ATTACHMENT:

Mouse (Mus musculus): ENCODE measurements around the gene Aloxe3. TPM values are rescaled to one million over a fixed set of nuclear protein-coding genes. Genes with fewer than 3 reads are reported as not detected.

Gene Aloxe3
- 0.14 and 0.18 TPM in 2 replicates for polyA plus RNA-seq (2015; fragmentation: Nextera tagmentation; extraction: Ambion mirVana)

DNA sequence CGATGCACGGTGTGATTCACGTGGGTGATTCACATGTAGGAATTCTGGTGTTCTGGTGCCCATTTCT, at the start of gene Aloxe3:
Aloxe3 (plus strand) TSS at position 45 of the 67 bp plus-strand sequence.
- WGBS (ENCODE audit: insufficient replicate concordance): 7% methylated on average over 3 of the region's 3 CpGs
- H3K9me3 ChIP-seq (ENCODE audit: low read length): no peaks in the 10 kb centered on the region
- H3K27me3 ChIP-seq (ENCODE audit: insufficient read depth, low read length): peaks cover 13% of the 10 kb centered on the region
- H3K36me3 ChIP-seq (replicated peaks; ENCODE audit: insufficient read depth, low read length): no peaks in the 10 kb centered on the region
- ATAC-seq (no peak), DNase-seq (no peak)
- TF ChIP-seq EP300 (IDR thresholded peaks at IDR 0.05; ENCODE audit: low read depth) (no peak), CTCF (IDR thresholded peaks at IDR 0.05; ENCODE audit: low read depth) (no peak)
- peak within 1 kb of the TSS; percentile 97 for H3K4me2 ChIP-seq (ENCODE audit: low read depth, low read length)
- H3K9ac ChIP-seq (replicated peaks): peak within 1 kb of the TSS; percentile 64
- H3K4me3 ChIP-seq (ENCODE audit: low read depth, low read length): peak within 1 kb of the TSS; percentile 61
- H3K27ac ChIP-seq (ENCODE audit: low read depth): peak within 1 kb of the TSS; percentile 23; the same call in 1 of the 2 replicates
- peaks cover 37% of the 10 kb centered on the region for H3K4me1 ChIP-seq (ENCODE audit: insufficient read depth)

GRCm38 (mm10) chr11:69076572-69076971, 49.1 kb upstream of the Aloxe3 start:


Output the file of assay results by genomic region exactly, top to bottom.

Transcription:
Mouse (Mus musculus): ENCODE measurements around the gene Aloxe3. TPM values are rescaled to one million over a fixed set of nuclear protein-coding genes. Genes with fewer than 3 reads are reported as not detected.

Gene Aloxe3
- 0.14 and 0.18 TPM in 2 replicates for polyA plus RNA-seq (2015; fragmentation: Nextera tagmentation; extraction: Ambion mirVana)

DNA sequence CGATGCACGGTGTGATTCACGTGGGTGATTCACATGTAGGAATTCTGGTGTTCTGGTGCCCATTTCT, at the start of gene Aloxe3:
Aloxe3 (plus strand) TSS at position 45 of the 67 bp plus-strand sequence.
- WGBS (ENCODE audit: insufficient replicate concordance): 7% methylated on average over 3 of the region's 3 CpGs
- H3K9me3 ChIP-seq (ENCODE audit: low read length): no peaks in the 10 kb centered on the region
- H3K27me3 ChIP-seq (ENCODE audit: insufficient read depth, low read length): peaks cover 13% of the 10 kb centered on the region
- H3K36me3 ChIP-seq (replicated peaks; ENCODE audit: insufficient read depth, low read length): no peaks in the 10 kb centered on the region
- ATAC-seq (no peak), DNase-seq (no peak)
- TF ChIP-seq EP300 (IDR thresholded peaks at IDR 0.05; ENCODE audit: low read depth) (no peak), CTCF (IDR thresholded peaks at IDR 0.05; ENCODE audit: low read depth) (no peak)
- peak within 1 kb of the TSS; percentile 97 for H3K4me2 ChIP-seq (ENCODE audit: low read depth, low read length)
- H3K9ac ChIP-seq (replicated peaks): peak within 1 kb of the TSS; percentile 64
- H3K4me3 ChIP-seq (ENCODE audit: low read depth, low read length): peak within 1 kb of the TSS; percentile 61
- H3K27ac ChIP-seq (ENCODE audit: low read depth): peak within 1 kb of the TSS; percentile 23; the same call in 1 of the 2 replicates
- peaks cover 37% of the 10 kb centered on the region for H3K4me1 ChIP-seq (ENCODE audit: insufficient read depth)

GRCm38 (mm10) chr11:69076572-69076971, 49.1 kb upstream of the Aloxe3 start: